Hawkish Fed Speak Continues

  • Treasuries are weaker this morning as some hawkish commentary late yesterday from Chair Powell and San Francisco Fed President Mary Daly reiterated the Fed’s commitment to squash inflation.


  • Powell’s comments were interpreted differently by various outlets but he repeated his comment from the FOMC press conference that should inflation continue stronger than expected the Fed is prepared to do more. That implied to some that a 75bps hike is not off the table while others took at as extending the cadence of 50bps hikes further out the FOMC calendar. In any event, the market took the more hawkish spin and is running with it today. He also mentioned that if inflation improved faster than expected the Fed was prepared to do less but that was largely ignored.


  • Mary Daly later last night mentioned that while financial conditions have tightened which is what they want, that tightening still has a ways to go. If you look at the Goldman Sachs Financial Conditions Index below you could say she is right. While conditions have no doubt tightened from last year, as the chart shows we’re basically back to the range that prevailed for years prior to the pandemic. That doesn’t seem to bode well for those of us hoping for a bottom in stocks to be found soon, like today would be good. It should also be noted that Daly was one of the more dovish members on the FOMC prior to the inflation dust-up so you can see the turn to the hawkish side is nearly complete across all participants.


  • In a bit of good news, perhaps a very small bit, another price series was released this morning that implies peak inflation may be behind us. The Import/Export Price Index for April came in better-than-expected with some easing in monthly price pressures noted. Import prices were unchanged when a 0.6% gain was expected and compares favorably to the 2.9% gain in March. Ex-petroleum the index rose 0.4% vs. 0.7% expected and 1.2% in March. Export prices rose 0.6% vs. 0.7% expected and 4.1% in March. The YoY numbers still look awful with imports up 12.0% but that compares to 12.3% expected and 13.0% in March. Export prices YoY soared 18.0% vs. 19.2% expected and 18.6% in March. While the YoY numbers look terrible March may have been the high print for a number of price measures. We hope so anyway.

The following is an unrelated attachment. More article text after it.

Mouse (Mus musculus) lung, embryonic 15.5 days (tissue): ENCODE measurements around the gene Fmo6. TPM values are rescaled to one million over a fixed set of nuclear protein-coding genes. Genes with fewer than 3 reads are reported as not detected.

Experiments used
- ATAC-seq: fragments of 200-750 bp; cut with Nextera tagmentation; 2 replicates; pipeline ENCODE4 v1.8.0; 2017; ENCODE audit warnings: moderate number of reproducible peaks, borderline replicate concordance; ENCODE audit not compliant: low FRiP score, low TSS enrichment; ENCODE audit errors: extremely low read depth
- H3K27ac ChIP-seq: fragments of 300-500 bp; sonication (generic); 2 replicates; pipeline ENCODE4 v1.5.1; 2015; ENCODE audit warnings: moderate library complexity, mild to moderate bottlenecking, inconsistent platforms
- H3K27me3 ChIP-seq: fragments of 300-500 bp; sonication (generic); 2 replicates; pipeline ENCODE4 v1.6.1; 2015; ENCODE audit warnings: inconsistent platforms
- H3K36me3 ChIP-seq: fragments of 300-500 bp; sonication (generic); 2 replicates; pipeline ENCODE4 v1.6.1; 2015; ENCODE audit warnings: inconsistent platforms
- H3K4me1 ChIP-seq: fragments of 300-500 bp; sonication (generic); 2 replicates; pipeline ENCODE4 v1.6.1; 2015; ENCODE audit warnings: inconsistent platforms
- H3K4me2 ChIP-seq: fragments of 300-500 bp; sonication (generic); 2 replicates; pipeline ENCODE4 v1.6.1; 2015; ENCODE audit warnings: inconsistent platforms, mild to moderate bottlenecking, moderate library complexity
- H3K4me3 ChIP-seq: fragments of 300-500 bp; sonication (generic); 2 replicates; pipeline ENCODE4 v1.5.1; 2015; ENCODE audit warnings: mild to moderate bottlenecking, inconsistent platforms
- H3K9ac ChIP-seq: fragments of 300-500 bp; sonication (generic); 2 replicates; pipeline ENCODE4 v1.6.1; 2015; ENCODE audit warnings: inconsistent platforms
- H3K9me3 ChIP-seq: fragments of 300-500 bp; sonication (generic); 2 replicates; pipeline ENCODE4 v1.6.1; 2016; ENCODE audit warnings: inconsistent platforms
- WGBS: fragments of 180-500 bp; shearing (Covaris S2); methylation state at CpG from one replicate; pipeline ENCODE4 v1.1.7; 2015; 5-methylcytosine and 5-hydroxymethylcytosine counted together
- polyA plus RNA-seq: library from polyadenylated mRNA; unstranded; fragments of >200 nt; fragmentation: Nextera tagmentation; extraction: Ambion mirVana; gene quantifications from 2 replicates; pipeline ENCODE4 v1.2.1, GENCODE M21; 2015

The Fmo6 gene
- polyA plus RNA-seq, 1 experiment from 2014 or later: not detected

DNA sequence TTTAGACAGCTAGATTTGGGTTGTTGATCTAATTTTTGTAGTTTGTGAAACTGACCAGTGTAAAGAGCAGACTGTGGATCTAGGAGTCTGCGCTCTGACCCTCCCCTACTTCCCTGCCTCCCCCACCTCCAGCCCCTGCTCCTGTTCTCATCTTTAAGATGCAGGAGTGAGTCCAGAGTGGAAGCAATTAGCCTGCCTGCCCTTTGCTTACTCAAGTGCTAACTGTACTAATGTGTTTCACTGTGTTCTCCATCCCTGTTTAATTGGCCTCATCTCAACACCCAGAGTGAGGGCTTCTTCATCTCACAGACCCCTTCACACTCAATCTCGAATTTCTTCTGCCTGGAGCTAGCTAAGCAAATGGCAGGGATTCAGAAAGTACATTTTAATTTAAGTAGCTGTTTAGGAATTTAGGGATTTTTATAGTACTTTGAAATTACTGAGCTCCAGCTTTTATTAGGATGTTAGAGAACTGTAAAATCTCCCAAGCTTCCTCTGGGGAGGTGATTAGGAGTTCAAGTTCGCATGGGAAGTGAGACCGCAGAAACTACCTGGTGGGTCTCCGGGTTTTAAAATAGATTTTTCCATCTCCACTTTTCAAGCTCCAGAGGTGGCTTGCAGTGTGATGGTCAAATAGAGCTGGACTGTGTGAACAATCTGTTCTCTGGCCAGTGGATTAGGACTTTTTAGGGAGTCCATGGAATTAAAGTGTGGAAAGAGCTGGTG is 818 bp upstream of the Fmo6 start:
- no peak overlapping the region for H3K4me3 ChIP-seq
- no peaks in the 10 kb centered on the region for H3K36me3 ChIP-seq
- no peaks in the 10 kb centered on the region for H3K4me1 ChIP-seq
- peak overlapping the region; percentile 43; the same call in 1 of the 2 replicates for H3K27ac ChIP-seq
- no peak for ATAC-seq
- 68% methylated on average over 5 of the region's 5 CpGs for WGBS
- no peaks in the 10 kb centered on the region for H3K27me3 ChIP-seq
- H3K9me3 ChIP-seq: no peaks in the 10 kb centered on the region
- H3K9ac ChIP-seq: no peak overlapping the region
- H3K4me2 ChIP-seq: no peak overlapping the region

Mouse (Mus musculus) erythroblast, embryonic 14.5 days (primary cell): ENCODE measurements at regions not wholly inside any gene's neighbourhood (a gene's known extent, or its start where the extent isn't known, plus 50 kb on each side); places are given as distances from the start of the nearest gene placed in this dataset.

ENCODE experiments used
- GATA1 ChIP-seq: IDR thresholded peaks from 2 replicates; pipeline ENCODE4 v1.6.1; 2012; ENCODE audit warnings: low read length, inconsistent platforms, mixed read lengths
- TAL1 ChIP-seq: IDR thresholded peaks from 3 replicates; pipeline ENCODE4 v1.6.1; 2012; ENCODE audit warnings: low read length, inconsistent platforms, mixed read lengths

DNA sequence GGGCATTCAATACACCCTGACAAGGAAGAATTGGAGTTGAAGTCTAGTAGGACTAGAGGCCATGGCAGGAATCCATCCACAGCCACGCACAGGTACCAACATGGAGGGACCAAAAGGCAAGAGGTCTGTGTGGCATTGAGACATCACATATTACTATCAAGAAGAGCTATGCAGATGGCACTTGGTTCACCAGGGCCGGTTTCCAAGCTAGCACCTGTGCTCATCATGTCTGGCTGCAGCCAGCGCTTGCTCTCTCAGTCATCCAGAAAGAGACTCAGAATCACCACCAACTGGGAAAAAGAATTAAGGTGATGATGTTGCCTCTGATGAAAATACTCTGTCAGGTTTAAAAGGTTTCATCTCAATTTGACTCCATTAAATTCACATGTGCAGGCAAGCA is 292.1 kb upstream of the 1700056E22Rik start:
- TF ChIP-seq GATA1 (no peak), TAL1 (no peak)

• Also out this morning we received our first read on consumer confidence in May from the University of Michigan Sentiment Survey and it was ugly. Expectations were for a small dip in sentiment to 64.0 from 65.2 in April but the actual missed widely coming in at 59.1. That’s the lowest reading of this cycle and the lowest since 2011. Sentiment has been sliding since April of last year when inflation readings started to accelerate. Consumer expectations also downshifted from 62.5 to 56.3, easily missing the 61.5 forecast. Consumers are obviously feeling the triple-whammy of inflation, higher rates, and sinking stock prices.  The survey also has an inflation expectations component which the Fed watches to see if higher inflation rates are starting to leak into future expectations. That doesn’t seem to be the case as the 1-year inflation expectation remained at 5.4% for a third straight month and the 5-10 year inflation expectation was 3.0% for a fourth straight month.


  • As we mentioned above, Treasury prices are weaker this morning on the back of hawkish Fed comments, but it could also be a bit of weekly profit-taking setting in before the weekend. Recall the 10-year peaked intra-day on Monday at 3.20% and currently sits at 2.90% so some buyers who lifted Treasuries with a 3-handle yield could be taking their good fortune home with them.
Goldman Sachs Financial Conditions Index

Source: Bloomberg


Agency Indications — FNMA / FHLMC Callable Rates

Maturity (yrs) 2 Year 3 Year 4 Year 5 Year 10 Year 15 Year
0.25 2.63 2.88 3.01 3.18 3.46 3.93
0.50 2.62 2.86 2.95 3.07 3.32 3.82
1.00 2.61 2.82 2.91 3.03 3.23 3.69
2.00 2.81 2.86 2.95 3.12 NA
3.00 2.90 3.05 NA
4.00 3.01 NA
5.00 2.97 NA
10.00 NA

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Published: 05/13/22 Author: Thomas R. Fitzgerald